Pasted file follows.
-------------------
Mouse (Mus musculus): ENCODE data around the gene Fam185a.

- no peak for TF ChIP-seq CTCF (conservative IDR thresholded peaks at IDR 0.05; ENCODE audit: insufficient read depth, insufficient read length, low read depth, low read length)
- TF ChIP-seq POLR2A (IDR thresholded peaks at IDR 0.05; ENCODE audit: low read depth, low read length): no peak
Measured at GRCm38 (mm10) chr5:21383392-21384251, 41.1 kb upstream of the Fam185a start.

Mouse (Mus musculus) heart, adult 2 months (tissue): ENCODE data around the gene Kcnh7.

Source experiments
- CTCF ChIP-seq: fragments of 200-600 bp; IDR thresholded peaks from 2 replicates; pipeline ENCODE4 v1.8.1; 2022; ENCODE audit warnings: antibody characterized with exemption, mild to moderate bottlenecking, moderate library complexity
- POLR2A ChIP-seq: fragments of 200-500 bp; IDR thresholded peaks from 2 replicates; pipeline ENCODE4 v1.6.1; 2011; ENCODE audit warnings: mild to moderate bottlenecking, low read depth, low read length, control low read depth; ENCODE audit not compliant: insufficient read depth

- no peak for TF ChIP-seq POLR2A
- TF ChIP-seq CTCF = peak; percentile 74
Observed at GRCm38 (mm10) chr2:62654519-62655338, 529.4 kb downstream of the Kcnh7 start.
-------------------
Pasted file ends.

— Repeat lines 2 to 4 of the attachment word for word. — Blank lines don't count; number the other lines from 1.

- no peak for TF ChIP-seq CTCF (conservative IDR thresholded peaks at IDR 0.05; ENCODE audit: insufficient read depth, insufficient read length, low read depth, low read length)
- TF ChIP-seq POLR2A (IDR thresholded peaks at IDR 0.05; ENCODE audit: low read depth, low read length): no peak
Measured at GRCm38 (mm10) chr5:21383392-21384251, 41.1 kb upstream of the Fam185a start.